Those who swim in these things will recall Gavin's nice RealClimate posts discussing Hansen's predictions, and they look somewhat different. I've inlined it too, to save you the terrible effort of clicking on a link.
They aren't on the same time axis (I'm not sure why AE wants to go back to 1880) but they both cover the relevant period, 1960 onwards.
Can you trust the SPM?
One way to catch major distortions of synthesized research by disseming toes is to review, even briefly, the synthesis that they are claiming to report onIf you do this with the actual IPCC synthesis reports, you will likely be shocked by how badly they are distorted by mainstream dissemination including the IPCC's own disseminator document, the Summary for Policy makers.The distortions involved in these summaries have been repeatedly documented by researchers who have resigned from IPCC dissemination bodies such as leading climate economist Richard Tol. Tol resigned from ammary group, protesting that "The IPCC shifted from... 'Not without risk but manageable, to 'We're all gonna die" - "from what I think is a relatively accurate assessment of recent developments in literature to...the Four Horsemen of the Apocalypse."
1. Regular readers will be forgiven for wondering "why on Earth would anyone bother to do that"? But I may wish to use this post before a shall-we-say "neutral" audience, so I omit the usual flings2. And no Epstein jokes.
2. You might even want to read through that link, since it is relevant to the general problem of expertise.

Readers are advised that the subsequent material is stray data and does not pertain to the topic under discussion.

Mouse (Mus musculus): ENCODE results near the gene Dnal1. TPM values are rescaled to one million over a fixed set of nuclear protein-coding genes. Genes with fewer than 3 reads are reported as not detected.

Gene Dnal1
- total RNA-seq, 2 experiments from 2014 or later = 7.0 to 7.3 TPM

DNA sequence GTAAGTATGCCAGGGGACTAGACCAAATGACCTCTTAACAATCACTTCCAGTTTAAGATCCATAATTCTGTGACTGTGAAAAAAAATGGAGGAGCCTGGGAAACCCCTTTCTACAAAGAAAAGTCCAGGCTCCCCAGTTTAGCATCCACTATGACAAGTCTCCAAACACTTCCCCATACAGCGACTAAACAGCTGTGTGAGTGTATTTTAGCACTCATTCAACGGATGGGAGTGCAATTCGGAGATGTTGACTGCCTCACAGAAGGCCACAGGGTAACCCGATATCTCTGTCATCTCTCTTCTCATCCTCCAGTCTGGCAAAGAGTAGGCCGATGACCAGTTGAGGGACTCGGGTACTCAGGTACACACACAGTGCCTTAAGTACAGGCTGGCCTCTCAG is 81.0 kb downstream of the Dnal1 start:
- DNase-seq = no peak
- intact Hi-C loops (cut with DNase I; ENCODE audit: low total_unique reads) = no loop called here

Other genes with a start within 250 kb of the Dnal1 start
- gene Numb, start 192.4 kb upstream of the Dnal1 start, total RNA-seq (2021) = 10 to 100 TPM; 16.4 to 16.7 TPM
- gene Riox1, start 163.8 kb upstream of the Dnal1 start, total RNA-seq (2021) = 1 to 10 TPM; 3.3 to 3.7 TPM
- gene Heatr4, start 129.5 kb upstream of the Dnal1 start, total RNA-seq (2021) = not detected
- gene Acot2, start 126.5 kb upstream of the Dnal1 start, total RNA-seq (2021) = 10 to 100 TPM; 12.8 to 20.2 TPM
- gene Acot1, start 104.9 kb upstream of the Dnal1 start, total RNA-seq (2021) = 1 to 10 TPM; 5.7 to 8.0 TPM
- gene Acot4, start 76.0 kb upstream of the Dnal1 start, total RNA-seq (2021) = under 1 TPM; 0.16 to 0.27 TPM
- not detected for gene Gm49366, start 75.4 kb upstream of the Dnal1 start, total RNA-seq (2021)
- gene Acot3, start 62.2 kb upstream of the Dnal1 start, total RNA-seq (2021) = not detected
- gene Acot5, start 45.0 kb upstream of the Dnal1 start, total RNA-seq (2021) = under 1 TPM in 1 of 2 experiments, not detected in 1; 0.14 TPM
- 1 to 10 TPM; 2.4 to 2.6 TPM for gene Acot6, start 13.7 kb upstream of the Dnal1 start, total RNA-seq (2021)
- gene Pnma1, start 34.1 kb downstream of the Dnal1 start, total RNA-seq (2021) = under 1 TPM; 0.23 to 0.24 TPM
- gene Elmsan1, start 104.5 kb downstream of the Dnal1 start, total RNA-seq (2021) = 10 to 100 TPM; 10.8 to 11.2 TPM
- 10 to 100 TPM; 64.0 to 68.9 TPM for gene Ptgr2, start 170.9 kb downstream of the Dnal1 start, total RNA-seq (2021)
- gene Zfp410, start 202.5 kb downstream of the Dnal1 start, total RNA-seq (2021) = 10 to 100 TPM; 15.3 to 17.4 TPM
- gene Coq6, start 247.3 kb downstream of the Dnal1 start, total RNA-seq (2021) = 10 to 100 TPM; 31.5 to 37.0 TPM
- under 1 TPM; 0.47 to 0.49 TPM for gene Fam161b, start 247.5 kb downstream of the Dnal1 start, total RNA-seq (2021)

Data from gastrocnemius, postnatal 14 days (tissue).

* "Billion Dollar Disasters" are a National Embarrassment: You won't find a more obvious example of bad science from the U.S. government - RP Jr via RS.
* From BC, Dan Klein: In 1893, in the Quarterly Journal of Economics, the classical liberal Simon Newcomb explained that students need to be taught liberal precepts, to see the limits of such precepts, and yet see that such limits must not lead us to throw the baby out with the bathwater: It is not claimed that such propositions [about the beneficialness of liberalization] should be taught dogmatically, as if they were theorems of geometry. Not only should their limitations be pointed out, when necessary, but the student should be encouraged to find or even to imagine conditions under which the maxims would fail. In doing this, the vice he should be taught to avoid is that of concluding that because he can imagine a state of things under which a maxim would fail, therefore it is worthless.